Xitsonga in South Africa


History of Xitsonga

The Vatsonga people came to South Africa long after most other African people. They settled in the Limpopo River valley. Xitsonga is spoken in Southern Mozambique, the Limpopo Province of the Republic of South Africa and South Eastern Zimbabwe.

The name Thonga has its origins in Zulu and the name can be traced back to the early twentieth century. The Shangaan is also sometimes used by some speakers of the language, yet others totally reject it. The name Shangaan can be traced to the Zulu chief Soshangane who subjugated many clans in the nineteenth century, but communities who stem from clans that were never subjugated do not accept this name. Linguistically the languages are similar but culturally there is a difference between the vaTsonga and maShangana people and the xiTsonga and xiShangana languages. On this site the language name used in the South African constitution is used.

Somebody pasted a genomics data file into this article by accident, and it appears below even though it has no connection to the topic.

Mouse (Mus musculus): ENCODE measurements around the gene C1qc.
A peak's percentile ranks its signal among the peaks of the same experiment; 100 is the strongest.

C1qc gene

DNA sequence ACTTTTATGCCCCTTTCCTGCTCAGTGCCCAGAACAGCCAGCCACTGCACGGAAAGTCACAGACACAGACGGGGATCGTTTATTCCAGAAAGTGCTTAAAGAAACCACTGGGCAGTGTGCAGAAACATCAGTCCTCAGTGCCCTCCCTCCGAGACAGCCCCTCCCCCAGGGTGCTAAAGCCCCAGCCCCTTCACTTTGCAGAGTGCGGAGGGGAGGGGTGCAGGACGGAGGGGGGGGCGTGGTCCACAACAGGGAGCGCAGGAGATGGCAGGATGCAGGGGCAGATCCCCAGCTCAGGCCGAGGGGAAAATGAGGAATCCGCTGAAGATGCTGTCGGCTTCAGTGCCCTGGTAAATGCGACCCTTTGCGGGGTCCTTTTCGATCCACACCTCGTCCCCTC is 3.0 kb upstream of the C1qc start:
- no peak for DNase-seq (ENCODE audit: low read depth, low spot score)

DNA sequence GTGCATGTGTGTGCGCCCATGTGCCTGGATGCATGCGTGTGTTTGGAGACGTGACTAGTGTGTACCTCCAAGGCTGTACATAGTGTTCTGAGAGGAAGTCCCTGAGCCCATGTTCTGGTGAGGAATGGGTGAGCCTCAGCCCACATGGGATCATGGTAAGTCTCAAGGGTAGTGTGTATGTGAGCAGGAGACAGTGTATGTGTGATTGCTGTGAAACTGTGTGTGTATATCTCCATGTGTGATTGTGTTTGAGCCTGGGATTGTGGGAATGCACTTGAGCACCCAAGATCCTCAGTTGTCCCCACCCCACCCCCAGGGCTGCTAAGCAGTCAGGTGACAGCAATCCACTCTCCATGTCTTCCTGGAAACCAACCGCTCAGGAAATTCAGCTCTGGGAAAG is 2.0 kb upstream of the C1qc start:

There has been some influence from the Nguni language on Xitsonga - especially as a result of Mfecane disturbances from Nguni tribes.


Family: Bantu (or rather Ntu) Language Family Group: South Eastern Bantu (or rather Ntu) No Subgroup

VARIETIES of Xitsonga:

A number of varieties including Xinhlanganu and Xinkuna (Apart from only in South Africa the language is divided into: Ronga, Tonga [i.e. Tsonga-Shangaan] and Tswa)

Speakers of Xitsonga

Around 1 756 105 people in South Africa use it as their home language.